Rosas: L2 learners’ use of communication strategies as affected by the task type



INTRODUCTION

Communicating in a L2 is a difficult task particularly for L2 learners who need more time than native speakers (NSs) to process and express information. These difficulties are intensified by the learners’ lack of linguistic resources, the type of meaning to be conveyed, and the situational or learning context, amongst other factors. L2 oral production involves a complex process which requires the mastery of different competencies to deal with the various types of problematic situations encountered. In this respect strategic competence has been found necessary and effective in order to tackle the grammatical and sociolinguistic problems which arise in communication (Yule & Tarone, 1990). This competence was firstly proposed by Canale and Swain (1980) as part of ‘communicative competence’ and defined as:

“verbal and non verbal communication that may be called into action to compensate for breakdowns in communication due to performance variables or to insufficient competence” (Canale & Swain, 1980: 30).

Swain’s work helped to extend the interest in communication strategies (henceforth CSs) from the area of second language acquisition, as part of Interlanguage studies (Selinker, 1972; Tarone, 1977; Váradi, 1980), to the second language classroom. Their relevance is related to their role in enhancing and facilitating learners’ communicative performance, thus aiding them in their transition towards producing the target language (Dӧrnyei & Thurrell, 1991; Nakatani, 2010). Having this in mind, the fundamental motivation for this study originates from my own experience as L2 learner and FL teacher in an attempt to gain insight into the way learners manage to communicate by means of CSs. This article will focus on task effects and how two tasks may influence Spanish L2 learners’ strategic communication when interacting face-to-face with other learners and NSs of Spanish. It is expected that the evidence gathered may aid FL instructors to better determine aspects of L2 communication which may be further developed through specific task types.

1. Communication strategies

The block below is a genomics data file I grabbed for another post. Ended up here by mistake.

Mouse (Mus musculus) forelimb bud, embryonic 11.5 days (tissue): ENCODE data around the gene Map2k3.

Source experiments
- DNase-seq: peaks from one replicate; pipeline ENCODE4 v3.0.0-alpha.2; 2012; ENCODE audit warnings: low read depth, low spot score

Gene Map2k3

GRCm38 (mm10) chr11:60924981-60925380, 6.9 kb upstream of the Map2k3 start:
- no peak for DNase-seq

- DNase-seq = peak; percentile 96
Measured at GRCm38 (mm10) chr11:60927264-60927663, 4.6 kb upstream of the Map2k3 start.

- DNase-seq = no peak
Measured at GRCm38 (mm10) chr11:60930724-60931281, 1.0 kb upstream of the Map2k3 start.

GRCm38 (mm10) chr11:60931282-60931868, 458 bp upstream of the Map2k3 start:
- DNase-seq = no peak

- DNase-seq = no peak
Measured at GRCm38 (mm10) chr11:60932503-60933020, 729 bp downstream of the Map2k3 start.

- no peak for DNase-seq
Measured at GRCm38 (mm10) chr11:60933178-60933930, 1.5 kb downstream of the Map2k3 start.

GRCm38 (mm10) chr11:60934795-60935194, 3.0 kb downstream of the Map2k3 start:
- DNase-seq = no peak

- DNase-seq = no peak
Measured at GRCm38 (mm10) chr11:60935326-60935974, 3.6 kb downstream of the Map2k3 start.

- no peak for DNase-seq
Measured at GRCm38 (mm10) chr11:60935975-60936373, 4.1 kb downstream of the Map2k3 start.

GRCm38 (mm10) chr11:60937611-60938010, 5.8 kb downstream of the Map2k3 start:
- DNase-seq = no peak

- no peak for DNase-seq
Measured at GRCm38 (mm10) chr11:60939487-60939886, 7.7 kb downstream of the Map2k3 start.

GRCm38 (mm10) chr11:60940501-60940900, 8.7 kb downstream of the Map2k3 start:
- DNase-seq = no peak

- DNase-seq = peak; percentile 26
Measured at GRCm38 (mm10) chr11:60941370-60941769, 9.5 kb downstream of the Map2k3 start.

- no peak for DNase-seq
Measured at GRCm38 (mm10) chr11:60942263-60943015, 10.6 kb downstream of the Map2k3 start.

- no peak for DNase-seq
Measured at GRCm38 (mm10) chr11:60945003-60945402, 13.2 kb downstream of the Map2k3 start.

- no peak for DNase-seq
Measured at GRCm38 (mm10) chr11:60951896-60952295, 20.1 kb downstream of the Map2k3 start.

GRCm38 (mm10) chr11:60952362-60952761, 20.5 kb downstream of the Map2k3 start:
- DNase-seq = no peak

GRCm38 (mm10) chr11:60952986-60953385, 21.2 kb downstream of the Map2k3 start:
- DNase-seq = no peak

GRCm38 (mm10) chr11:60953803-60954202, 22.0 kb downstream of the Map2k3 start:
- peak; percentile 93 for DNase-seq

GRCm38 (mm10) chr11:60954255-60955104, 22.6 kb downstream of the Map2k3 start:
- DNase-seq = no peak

Communication strategies are devices used by L2 learners and users to compensate for the problems arising when trying to communicate their message by resorting to the linguistic resources available. In order to tackle these problems and attempt communication, learners may stretch their L2 resources via ‘achievement’ CSs (e.g. circumlocution, restructure) and/or reduce or abandon their message by means of ‘reduction’ strategies (e.g. message abandonment/reduction, omission) (Færch & Kasper, 1983). Time-gaining mechanisms (sound lengthening, repetition) and paralinguistic devices (mime) are also used as a way of aiding or complementing learners’ messages. Several have been the definitions provided for these mechanisms but their main underlying elements have been related to the aspects of problematicity and consciousness in the use of the language (Tarone, 1977; Váradi, 1980; Færch & Kasper, 1983). Thus, learners’ strategic communication has been characterised by means of their awareness of a problematic situation in the L2 which they attempt to overcome by means of CSs. These defining criteria have followed two main theoretical perspectives, the Psycholinguistic and the Interactionist, which have guided the identification and analysis of these phenomena. For the former, the mental processes which seem to govern learners’ strategic communication are considered primary for their identification (Færch & Kasper, 1983; Bialystok, 1990; Dörnyei & Kormos; 1998). The Interactionists, on the other hand, are concerned with the way communication problems are solved by the speakers in interaction (Tarone, 1981; Yule & Tarone, 1997; Wagner & Firth, 1997). Both perspectives; however, have been found necessary for a thorough identification of these mechanisms (Dörnyei & Scott, 1995; Lafford, 2004). In so doing, stimulated recall methodology has been incorporated in various studies in an attempt to confirm the CSs used thus the mental processes employed by learners to solve their communication problems (Dörnyei & Kormos, 1998; Fernández Dobao, 2004; Khan, 2010; Uztosun & Erten, 2014). The present study includes both perspectives for the elicitation and identification of the CSs. In this line, these devices will be understood as,